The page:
100ml London Dry gin
4 tsp grenadine (see tip, below)
1 large egg white
2 strips of pared lemon zest and 2 maraschino cherries, to garnish (optional)
Put two coupe or cocktail glasses in the fridge to chill. Pour the gin and grenadine into a cocktail shaker, then fill with ice. Shake until the outside of the shaker feels ice-cold. Strain the mixture into a jug, discarding the ice.
Tip the egg white into the shaker and pour in the gin mixture. Shake well until the egg white is frothy – you can also do this in a food processor or using a hand blender, if you like. Pour the cocktail into the prepared glasses. Skewer the cherries onto cocktail sticks, if using, then use to garnish the glasses along with the pared lemon zest, if you like.
700ml bottle of gin
(I like Hendrick’s or Brockmans)
400g punnet of strawberries, sliced
100g caster sugar
Mix the gin with the strawberries and caster sugar in a large bowl and pour into a 1.5-litre sterilised Kilner jar.
Store in the fridge and stir every two days for three weeks. Strain though coffee filters or muslin cloth to serve.
1kg pink rhubarb
400g caster sugar (don't use golden - it muddies the colour)
Wash the rhubarb, trim the stalks and discard the base and any leaves. Cut the stalks into 3cm lengths. Put in a large jar with the sugar. Shake everything around, put the lid on and leave overnight. The sugar will draw the juice out of the rhubarb.
After 24 hrs, add the gin, seal and shake everything around. Leave for about 4 weeks before drinking. You can strain the liquor off through a muslin-lined sieve and transfer to a bottle, but I often just leave the rhubarb and booze in the jar and ladle it into drinks that way. Over time the rhubarb and the gin go a much paler colour – this doesn’t look as dramatic. The upside is you that have to get through it fairly quickly!
350ml Martini Rosso
4 tsp icing sugar
24 frozen raspberries
2 bottles chilled prosecco
or other sparkling wine
Mix the Martini and gin together and chill or store in a bottle if making ahead. If you have room in your fridge or freezer, chill your Champagne glasses, too.
When your guests are due to arrive, spoon ½ tsp icing sugar into 8 Champagne glasses. Pour over the Martini mixture, mix with a spoon and add the frozen raspberries. Top up with the sparkling wine just before serving.
1 chamomile tea bag
100ml pink gin
100ml spiced rum
100ml elderflower cordial
100ml pink grapefruit juice
sprigs, to garnish
Brew the chamomile tea bag with 500ml boiling water, steep for 2-3 mins or following pack instructions. Remove the bag and leave to cool for 5 mins.
Pour into a large jug with the pink gin, rum, elderflower cordial and juice. Add ice and stir, then add the thyme sprigs and stir again before serving.
50ml homemade lime syrup (see recipe, below) or lime cordial
50ml London dry gin
slice of lime
and an edible flower, to garnish (optional)
For the homemade lime syrup
, grated zest and juice
200g caster sugar
Put a martini or coupe glass in the fridge to chill.
Pour 50ml of the lime syrup (see recipe, below) or cordial into a jug or tall glass and add a few ice cubes and the gin. Stir until the outside of the container feels very cold.
Strain the mixture into your chilled glass and garnish with a slice of lime and an edible flower.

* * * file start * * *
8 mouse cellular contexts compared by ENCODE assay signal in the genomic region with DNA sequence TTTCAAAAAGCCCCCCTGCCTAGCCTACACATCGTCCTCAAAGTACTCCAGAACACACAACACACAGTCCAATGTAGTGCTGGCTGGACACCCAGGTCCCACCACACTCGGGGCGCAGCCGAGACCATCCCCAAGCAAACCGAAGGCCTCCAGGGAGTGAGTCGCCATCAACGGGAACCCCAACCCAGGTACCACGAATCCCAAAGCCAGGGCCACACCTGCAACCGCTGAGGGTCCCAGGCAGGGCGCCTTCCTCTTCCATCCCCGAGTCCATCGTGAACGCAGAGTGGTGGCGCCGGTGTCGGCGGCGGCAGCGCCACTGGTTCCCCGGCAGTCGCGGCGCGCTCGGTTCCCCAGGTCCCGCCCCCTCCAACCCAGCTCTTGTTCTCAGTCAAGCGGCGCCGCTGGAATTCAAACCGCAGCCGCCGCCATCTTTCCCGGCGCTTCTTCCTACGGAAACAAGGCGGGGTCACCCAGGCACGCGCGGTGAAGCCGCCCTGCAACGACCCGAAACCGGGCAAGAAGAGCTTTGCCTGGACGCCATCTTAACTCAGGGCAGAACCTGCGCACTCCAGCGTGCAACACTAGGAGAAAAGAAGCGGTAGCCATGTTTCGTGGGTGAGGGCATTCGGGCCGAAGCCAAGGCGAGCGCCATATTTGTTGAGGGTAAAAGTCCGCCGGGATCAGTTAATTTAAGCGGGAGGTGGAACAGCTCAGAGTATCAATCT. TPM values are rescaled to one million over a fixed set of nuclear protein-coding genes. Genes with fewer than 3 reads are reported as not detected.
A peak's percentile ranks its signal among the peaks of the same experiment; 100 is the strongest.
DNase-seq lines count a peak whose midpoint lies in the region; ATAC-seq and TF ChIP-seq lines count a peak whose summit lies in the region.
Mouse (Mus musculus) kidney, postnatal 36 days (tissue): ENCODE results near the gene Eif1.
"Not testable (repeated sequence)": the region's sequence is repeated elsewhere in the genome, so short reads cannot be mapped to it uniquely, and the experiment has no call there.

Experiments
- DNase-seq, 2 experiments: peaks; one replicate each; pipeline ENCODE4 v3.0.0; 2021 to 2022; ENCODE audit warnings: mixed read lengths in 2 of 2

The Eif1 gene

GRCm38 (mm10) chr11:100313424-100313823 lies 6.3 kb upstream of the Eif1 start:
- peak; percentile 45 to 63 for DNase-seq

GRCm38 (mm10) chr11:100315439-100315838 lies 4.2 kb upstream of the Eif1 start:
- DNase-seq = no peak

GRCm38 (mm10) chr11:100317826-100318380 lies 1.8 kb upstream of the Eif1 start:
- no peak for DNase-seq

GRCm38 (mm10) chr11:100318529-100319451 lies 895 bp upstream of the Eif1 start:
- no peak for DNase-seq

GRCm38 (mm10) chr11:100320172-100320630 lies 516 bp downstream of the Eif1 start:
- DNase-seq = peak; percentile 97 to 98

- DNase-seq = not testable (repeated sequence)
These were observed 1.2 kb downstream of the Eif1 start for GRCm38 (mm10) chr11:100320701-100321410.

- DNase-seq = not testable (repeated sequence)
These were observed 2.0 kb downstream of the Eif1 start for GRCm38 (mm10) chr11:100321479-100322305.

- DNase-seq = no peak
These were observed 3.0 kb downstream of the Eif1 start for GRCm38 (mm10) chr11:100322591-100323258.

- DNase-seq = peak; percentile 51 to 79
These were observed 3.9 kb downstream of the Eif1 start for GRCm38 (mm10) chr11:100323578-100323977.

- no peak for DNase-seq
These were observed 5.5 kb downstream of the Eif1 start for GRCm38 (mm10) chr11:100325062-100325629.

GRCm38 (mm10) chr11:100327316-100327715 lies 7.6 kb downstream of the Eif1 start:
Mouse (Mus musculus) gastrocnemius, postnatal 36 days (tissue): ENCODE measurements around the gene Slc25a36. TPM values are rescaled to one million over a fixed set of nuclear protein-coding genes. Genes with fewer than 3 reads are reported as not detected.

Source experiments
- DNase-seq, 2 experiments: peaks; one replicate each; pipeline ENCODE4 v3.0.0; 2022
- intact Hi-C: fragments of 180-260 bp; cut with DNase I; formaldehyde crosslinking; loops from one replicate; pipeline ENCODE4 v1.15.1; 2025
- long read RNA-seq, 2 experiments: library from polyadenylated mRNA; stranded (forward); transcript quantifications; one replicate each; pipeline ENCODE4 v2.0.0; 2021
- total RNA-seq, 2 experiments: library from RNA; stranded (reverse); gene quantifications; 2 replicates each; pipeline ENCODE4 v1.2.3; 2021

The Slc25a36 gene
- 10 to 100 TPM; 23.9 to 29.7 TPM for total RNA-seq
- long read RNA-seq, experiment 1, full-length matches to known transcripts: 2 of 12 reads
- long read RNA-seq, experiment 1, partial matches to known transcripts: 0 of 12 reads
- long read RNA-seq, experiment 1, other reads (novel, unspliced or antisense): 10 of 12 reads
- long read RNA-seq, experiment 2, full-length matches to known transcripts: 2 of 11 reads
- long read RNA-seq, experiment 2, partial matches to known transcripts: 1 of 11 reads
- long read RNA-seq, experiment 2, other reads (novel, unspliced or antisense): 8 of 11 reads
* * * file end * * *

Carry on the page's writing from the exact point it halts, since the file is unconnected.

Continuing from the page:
For the homemade lime syrup, put the lime zest into a saucepan. Squeeze the juice from both limes into a measuring jug – stop when you get to about 60ml, then top it up with water so you have 100ml of liquid in total. Pour this into your pan with the caster sugar. Heat very gently, stirring occasionally just until the sugar has dissolved, but don’t let it boil. Strain the mixture into a heatproof jug and leave to cool. Makes 280-300ml. Lasts up to two weeks.
, London dry (such as Beefeater, Tanqueray No.10, Dodd’s)
50ml soda water
50ml tonic water
a wedge of lime
and plenty of ice
Pack a large glass with lots of ice, add a wedge of lime, then pour over 50ml London dry gin. Top with 50ml soda water and 50ml tonic water.
25ml lemon juice
25ml sugar syrup
125ml chilled soda water
Build the drink over plenty of ice in a Collins glass, stir gently and garnish with a slice of lemon.
Raspberries give this twist on the classic Collins a pretty splash of colour. Start by gently muddling a handful of raspberries in the bottom of an empty Collins glass, then add the ice, all the other ingredients and mix well with a long handled spoon. Garnish with an orange slice.
This is a really refreshing way to enjoy cognac. For best results, use a young-ish VS or VSOP cognac that’s nice and fruity. Just make the drink as normal, substituting cognac for gin, then garnish with a slice of ginger or a ribbon of lemon peel.
Elderflower and lemon is a winning combination. You can make it with elderflower cordial or liqueur for something a touch more boozy. Mix the drink as normal, but use the liqueur or cordial in place of the sugar syrup. Garnish with a lemon slice.
25ml sweet vermouth (we used Antica formula)
For the garnish
slice of orange
Pour the gin, vermouth and Campari into a mixing glass or jug with ice. Stir well until the outside of the glass feels cold.
Strain into a tumbler and add 1 large ice sphere or some fresh ice, and garnish with an orange slice, using a blood orange when in season.
4-6 green olives, pitted, plus 25ml of the brine
150ml London dry gin
25ml dry vermouth, we used Noilly Prat
Put two martini glasses in the fridge to chill. Thread the olives onto two cocktail sticks and set aside.
Fill a jug or mixing glass with the ice, then pour in the gin, vermouth and olive brine. Stir until the outside of the jug feels cold. Taste to make sure that it's icy cold and that you’re happy with the dilution.
Strain the mix into the chilled glasses and garnish with the olive skewers.